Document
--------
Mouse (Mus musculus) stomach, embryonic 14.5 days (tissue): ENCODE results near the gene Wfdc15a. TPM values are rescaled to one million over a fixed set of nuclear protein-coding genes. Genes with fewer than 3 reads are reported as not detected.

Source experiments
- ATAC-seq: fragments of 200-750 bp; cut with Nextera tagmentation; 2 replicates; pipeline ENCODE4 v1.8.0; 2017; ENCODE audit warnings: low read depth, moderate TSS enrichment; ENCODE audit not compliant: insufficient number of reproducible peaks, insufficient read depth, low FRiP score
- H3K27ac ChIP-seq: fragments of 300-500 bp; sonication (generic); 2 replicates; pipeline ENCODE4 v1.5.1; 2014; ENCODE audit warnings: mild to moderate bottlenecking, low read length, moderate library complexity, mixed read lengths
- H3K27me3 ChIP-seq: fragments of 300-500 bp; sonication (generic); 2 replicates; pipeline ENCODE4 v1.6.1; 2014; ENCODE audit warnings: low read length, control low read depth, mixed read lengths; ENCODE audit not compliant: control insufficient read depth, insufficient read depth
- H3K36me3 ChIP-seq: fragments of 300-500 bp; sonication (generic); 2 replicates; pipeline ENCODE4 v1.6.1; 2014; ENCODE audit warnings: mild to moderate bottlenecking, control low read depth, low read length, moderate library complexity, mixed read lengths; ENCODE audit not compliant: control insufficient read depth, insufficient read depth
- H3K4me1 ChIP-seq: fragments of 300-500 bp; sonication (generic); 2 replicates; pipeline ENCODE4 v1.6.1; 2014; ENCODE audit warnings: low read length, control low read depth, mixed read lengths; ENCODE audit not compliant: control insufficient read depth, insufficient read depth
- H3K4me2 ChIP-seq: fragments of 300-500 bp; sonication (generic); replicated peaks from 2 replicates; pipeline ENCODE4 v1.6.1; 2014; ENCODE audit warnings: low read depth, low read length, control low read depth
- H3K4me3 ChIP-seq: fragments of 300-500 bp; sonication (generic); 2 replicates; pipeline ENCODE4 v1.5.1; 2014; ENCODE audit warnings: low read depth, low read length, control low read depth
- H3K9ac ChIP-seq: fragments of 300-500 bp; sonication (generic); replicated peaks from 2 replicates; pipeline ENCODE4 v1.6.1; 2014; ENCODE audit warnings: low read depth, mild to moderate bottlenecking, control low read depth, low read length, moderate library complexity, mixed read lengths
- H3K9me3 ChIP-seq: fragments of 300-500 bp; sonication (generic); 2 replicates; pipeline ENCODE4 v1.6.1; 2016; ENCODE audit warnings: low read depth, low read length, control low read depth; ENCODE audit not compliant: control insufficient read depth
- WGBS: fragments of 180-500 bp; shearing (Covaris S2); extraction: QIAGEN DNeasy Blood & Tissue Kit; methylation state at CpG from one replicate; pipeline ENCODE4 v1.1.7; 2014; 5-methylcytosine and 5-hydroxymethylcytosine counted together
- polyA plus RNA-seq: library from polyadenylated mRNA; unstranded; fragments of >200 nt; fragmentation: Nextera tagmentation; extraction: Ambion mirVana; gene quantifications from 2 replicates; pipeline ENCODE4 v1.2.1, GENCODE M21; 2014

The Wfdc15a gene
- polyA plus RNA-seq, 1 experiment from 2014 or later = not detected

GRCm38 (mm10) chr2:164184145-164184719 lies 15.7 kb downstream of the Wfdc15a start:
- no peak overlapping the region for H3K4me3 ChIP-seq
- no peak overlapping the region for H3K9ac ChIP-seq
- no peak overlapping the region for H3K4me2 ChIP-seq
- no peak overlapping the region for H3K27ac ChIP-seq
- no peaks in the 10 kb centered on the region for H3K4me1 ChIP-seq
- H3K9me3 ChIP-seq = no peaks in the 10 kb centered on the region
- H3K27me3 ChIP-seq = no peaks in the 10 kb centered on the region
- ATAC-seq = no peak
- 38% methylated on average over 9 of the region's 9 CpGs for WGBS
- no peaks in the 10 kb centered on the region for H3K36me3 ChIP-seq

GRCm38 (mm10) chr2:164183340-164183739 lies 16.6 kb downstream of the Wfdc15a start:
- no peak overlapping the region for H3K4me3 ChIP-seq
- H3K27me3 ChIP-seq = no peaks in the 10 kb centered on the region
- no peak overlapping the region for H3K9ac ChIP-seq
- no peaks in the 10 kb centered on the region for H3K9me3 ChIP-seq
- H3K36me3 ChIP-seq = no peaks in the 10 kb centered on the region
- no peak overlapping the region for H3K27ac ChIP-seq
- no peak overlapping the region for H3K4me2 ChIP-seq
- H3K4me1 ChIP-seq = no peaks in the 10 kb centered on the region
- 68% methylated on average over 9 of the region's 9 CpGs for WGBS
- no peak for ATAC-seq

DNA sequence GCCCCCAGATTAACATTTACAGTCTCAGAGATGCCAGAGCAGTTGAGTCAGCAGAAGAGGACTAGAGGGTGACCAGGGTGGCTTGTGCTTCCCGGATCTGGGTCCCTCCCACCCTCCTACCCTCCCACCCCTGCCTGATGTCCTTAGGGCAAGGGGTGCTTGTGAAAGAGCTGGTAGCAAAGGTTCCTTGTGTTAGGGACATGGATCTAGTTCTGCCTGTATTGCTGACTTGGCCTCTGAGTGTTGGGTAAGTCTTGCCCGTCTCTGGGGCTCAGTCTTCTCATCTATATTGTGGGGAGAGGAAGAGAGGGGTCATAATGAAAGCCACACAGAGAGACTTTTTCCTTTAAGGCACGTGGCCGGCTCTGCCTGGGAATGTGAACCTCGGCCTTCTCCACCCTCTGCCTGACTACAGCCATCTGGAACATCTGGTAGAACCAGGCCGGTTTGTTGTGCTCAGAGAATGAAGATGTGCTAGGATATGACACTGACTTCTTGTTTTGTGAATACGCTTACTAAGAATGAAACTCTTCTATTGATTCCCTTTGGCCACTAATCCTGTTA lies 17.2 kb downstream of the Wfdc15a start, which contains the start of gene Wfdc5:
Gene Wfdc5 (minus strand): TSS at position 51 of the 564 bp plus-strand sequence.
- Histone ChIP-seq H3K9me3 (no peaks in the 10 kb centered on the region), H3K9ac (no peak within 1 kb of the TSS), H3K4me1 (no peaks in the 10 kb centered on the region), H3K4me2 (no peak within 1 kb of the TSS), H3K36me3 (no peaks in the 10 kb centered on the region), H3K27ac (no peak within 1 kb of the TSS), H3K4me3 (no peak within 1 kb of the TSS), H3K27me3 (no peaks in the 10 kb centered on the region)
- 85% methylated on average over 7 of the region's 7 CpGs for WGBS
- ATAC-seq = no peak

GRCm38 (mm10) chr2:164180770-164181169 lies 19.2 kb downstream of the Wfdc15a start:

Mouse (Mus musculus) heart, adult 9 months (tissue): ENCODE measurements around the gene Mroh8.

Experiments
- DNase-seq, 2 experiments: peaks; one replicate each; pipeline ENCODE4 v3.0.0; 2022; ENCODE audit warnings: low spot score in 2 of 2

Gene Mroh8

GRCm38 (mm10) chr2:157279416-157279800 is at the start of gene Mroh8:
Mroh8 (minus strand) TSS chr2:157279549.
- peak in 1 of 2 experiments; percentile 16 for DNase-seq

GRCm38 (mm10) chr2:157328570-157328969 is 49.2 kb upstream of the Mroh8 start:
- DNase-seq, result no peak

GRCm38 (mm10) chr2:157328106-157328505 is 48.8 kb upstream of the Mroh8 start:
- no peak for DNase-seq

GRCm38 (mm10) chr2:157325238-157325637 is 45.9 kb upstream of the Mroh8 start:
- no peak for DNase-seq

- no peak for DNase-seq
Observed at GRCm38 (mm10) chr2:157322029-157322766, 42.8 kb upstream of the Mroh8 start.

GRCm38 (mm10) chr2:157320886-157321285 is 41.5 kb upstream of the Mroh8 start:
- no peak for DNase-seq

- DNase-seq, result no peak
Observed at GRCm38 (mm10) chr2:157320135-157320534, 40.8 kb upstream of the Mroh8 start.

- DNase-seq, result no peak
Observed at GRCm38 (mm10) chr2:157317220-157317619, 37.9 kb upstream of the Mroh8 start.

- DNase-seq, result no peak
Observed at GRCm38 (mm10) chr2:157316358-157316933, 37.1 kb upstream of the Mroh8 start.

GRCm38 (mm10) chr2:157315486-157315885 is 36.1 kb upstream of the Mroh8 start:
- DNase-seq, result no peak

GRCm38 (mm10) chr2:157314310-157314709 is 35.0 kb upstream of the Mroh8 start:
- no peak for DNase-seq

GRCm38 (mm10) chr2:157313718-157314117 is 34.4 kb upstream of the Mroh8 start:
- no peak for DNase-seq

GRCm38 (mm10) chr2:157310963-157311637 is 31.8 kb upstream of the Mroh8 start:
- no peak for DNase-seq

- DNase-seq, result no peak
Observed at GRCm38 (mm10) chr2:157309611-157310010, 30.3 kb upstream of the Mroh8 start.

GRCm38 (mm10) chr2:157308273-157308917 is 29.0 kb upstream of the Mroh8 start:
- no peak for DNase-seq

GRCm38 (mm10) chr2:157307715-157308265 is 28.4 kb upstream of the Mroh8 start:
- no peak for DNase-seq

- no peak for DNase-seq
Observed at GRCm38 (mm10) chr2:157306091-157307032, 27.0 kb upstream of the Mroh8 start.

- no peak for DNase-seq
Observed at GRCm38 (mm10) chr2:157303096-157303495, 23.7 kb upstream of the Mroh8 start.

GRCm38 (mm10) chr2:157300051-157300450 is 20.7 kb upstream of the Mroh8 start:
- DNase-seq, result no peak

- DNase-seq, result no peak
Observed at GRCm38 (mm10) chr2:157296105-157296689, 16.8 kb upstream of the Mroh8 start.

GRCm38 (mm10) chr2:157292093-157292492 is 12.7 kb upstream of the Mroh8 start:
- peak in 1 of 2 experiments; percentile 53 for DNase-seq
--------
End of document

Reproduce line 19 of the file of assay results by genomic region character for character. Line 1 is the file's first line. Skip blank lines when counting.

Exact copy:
- no peak overlapping the region for H3K4me2 ChIP-seq